Towards the Romantic Age

PREFACE Russian literature between 1750 and the romantic age presents a confusing picture. ... Period terms have been used in great variety, yet without general agreement as to the extent, or even the nature of the trends described.

Towards the Romantic Age

Towards the Romantic Age

Russian literature between 1750 and the romantic age presents a confus ing picture. Various literary movements arose and existed side by side, while new trends made themselves felt. At no other time in the history of Russian literature was there a similar influx of widely disparate literary and intellectual influences from the West. The complex evolution of literature is reflected in the area of literary classification. Period terms have been used in great variety, yet without general agreement as to the extent, or even the nature of the trends described. The essays of this study are devoted to two major literary trends of the 18th and early 19th century, -sentimentalism and preromanticism. They aim to elucidate their evolu tion as well as at defining and describing the conceptual framework on which they rest. Since the 18th century did not draw a sharp line between translated and original literature, both have been included here. Literary, philosophical, and general cultural influences from the West were of consi derable importance for Russian literature. The concepts, motifs and themes which reached Russian writers in translations moulded their own original works. The 18th century witnessed the formation of an adequate literary language which culminated in Kararnzin's style. The distinction of two stages in the development of sentimentalism as suggested here and the differentiation between both of them and a third literary trend, preroman ticism, is an attempt to reflect adequately the rapid change in stylistic and poetic norms.

An Oxford Companion to the Romantic Age

Given the morass of difficulties associated with the term 'Romantic', we were tempted to opt for the alternative period label often favoured by historians—'the age of Revolution'. Usually treated as synonymous with the rise of democracy ...

An Oxford Companion to the Romantic Age

An Oxford Companion to the Romantic Age

This reference work provides a broad cultural and historical perspective which presents the aesthetic achievements of great literary figures, their followers and opponents with their counterparts in the field of art, music, design and science.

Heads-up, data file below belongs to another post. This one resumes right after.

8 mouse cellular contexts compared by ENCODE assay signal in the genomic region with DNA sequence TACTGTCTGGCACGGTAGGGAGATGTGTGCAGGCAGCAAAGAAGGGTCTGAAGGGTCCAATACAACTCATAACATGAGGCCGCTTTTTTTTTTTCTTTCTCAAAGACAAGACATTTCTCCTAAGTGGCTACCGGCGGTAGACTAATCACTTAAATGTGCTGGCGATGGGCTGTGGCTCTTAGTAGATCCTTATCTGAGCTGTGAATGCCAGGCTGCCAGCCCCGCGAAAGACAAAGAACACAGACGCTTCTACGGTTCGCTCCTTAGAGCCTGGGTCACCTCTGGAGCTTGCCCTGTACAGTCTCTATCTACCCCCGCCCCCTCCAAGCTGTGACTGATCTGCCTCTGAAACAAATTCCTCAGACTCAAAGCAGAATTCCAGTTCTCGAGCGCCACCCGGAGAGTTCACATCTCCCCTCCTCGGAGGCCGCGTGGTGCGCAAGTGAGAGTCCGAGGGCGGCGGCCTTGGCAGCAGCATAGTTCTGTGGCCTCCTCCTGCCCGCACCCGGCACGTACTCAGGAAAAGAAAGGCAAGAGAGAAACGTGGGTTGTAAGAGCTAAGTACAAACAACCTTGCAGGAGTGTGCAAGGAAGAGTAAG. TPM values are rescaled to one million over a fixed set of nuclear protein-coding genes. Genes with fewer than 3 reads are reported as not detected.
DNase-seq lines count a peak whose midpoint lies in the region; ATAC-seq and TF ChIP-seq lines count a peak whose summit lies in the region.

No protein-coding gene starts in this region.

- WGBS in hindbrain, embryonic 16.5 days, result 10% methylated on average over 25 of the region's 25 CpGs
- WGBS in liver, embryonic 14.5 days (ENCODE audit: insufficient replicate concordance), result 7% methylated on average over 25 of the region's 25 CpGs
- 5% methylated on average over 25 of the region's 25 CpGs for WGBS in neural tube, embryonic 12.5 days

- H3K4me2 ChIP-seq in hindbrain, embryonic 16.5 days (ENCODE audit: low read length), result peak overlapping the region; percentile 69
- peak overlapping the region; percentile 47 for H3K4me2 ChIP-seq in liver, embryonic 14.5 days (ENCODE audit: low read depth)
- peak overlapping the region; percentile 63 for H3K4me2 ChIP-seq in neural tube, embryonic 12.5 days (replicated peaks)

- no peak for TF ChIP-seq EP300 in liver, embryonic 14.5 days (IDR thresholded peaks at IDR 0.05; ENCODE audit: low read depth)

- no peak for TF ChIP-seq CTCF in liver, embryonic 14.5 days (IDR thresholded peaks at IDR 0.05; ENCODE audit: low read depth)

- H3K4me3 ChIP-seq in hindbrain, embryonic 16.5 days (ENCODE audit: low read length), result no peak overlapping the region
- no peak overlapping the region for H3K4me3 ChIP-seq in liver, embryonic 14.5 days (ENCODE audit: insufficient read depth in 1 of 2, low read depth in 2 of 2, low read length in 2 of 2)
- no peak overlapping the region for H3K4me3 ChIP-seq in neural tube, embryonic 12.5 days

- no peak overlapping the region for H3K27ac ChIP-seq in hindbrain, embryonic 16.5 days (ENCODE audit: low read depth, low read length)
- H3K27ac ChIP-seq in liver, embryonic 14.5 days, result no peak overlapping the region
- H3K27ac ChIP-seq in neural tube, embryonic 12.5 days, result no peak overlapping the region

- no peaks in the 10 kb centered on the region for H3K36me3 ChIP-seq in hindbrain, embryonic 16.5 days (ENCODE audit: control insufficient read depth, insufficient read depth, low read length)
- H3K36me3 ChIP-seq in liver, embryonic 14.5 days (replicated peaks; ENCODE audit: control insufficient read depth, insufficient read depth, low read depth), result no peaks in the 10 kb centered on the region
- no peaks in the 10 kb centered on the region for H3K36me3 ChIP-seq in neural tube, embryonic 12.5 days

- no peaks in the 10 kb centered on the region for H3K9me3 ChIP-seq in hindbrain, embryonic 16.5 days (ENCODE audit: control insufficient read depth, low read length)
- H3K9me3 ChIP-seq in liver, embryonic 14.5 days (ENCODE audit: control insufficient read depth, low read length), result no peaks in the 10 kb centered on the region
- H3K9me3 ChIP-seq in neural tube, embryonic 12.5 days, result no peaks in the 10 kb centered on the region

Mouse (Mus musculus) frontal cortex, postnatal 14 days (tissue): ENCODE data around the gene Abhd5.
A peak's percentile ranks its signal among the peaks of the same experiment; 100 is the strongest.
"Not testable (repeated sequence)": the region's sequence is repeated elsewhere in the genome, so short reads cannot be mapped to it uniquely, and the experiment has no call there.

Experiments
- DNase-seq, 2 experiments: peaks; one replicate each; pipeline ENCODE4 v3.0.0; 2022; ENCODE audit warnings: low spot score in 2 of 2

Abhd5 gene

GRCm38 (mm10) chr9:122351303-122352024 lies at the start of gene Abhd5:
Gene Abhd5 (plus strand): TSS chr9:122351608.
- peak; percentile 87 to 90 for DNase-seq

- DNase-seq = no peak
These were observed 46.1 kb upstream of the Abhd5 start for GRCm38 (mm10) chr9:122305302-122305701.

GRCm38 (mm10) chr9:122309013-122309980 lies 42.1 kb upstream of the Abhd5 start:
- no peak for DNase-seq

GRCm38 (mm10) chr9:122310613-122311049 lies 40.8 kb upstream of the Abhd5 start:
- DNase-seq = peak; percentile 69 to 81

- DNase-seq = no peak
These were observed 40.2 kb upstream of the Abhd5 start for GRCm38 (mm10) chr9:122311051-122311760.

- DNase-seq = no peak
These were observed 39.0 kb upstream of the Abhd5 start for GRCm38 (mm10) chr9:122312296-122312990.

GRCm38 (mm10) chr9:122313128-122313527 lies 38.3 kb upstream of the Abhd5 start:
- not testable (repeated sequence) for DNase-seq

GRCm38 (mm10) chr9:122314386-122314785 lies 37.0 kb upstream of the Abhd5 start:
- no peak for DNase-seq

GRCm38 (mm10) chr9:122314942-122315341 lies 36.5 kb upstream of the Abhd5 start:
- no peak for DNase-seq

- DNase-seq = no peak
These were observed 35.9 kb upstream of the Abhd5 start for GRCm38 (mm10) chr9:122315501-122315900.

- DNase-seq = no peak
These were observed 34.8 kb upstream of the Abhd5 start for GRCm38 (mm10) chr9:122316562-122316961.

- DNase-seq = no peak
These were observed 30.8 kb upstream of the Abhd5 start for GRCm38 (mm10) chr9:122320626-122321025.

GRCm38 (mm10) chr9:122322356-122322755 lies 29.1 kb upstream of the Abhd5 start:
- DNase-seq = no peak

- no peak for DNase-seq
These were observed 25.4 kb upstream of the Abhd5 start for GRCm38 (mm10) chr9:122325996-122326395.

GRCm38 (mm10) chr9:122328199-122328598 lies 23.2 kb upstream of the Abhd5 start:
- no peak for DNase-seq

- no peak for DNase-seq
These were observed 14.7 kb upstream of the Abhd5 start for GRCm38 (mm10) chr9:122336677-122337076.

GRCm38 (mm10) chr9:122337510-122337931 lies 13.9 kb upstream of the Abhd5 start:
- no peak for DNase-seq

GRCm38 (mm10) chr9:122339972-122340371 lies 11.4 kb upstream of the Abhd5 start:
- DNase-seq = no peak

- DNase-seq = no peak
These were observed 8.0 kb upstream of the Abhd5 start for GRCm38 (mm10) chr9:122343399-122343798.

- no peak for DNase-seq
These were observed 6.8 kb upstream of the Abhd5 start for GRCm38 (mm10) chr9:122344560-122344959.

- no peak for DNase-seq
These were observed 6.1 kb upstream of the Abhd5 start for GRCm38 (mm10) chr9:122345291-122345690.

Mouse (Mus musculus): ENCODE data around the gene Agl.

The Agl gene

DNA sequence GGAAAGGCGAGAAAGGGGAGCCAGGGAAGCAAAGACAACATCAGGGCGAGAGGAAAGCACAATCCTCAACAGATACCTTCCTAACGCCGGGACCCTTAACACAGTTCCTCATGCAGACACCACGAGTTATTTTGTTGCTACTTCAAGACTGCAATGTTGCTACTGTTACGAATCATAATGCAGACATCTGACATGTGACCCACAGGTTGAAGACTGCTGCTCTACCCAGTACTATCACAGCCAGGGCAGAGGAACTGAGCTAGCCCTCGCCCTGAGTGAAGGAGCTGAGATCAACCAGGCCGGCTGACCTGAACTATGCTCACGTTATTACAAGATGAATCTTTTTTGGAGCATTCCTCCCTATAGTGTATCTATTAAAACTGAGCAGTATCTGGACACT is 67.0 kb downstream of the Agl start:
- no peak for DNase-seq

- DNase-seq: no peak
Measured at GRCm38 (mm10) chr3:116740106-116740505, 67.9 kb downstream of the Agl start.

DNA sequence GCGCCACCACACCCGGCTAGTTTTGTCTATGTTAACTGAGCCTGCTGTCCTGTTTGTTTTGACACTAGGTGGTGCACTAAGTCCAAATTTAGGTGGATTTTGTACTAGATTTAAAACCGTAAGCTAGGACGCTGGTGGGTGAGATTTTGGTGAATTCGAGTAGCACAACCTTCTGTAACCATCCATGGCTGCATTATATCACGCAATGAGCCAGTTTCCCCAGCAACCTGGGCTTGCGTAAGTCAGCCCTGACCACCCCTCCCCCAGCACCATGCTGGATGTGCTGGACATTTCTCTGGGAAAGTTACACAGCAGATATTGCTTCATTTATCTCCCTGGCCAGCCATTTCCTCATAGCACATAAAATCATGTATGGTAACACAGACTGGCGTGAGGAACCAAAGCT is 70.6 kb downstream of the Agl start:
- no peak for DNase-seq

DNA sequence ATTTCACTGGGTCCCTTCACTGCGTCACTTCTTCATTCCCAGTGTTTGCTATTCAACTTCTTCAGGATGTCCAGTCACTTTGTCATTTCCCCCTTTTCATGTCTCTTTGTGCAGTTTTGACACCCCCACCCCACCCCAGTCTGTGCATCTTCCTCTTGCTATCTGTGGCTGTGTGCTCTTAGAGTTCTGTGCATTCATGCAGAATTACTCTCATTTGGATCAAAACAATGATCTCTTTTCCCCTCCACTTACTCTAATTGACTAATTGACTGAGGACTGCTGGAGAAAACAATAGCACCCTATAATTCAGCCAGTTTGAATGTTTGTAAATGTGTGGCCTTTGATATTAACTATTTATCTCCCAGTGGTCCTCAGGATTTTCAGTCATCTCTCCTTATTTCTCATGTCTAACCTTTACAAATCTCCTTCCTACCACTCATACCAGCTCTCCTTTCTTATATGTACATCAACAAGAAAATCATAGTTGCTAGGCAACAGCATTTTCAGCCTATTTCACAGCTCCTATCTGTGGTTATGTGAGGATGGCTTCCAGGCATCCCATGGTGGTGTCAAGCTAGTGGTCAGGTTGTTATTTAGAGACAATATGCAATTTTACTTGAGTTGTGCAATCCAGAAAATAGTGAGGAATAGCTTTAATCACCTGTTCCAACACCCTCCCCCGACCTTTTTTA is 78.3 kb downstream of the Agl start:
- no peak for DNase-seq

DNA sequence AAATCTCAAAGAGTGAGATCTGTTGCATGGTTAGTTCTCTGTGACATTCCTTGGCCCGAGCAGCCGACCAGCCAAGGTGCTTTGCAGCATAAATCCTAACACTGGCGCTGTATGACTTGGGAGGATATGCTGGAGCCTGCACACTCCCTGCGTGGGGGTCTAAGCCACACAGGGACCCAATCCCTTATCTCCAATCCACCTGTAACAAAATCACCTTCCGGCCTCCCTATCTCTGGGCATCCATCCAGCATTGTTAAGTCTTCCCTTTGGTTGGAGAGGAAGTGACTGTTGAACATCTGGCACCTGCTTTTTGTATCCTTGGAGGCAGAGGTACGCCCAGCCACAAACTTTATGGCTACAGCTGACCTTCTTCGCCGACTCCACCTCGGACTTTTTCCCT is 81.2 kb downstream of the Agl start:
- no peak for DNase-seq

Towards the Romantic Age

The essays of this study are devoted to two major literary trends of the 18th and early 19th century, -sentimentalism and preromanticism.

Towards the Romantic Age

Towards the Romantic Age

Russian literature between 1750 and the romantic age presents a confus ing picture. Various literary movements arose and existed side by side, while new trends made themselves felt. At no other time in the history of Russian literature was there a similar influx of widely disparate literary and intellectual influences from the West. The complex evolution of literature is reflected in the area of literary classification. Period terms have been used in great variety, yet without general agreement as to the extent, or even the nature of the trends described. The essays of this study are devoted to two major literary trends of the 18th and early 19th century, -sentimentalism and preromanticism. They aim to elucidate their evolu tion as well as at defining and describing the conceptual framework on which they rest. Since the 18th century did not draw a sharp line between translated and original literature, both have been included here. Literary, philosophical, and general cultural influences from the West were of consi derable importance for Russian literature. The concepts, motifs and themes which reached Russian writers in translations moulded their own original works. The 18th century witnessed the formation of an adequate literary language which culminated in Karamzin's style. The distinction of two stages in the development of sentimentalism as suggested here and the differentiation between both of them and a third literary trend, preroman ticism, is an attempt to reflect adequately the rapid change in stylistic and poetic norms.

ROMANTIC MOVEMENT A Journey to Nature Beauty and Imagination Idealization of Women and Rejection of Industrialization

The main characteristics of Romanticism can be identified as: i) The desire to return to nature and instill trust in human goodness. ii) Rediscovering the ... The poems and prose highlighted an inclination toward the medieval age.

ROMANTIC MOVEMENT  A Journey to Nature  Beauty and Imagination  Idealization of Women and Rejection of Industrialization

ROMANTIC MOVEMENT A Journey to Nature Beauty and Imagination Idealization of Women and Rejection of Industrialization

“In vain I have struggled. It will not do. My feelings will not be repressed. You must allow me to tell you how ardently I admire and love you.” Pride and Prejudice by Jane Austen Changes in society, beginning in the 18th century and continuing into our own time, underlie the Romantic Movement. It starts as a reaction against the intellectualism of the Enlightenment, against the rigidity of social structures protecting privilege, and against the materialism of an age which, in the first stirring of the Industrial Revolution, already shows signs of making workers the slaves of machinery and of creating squalid urban environments.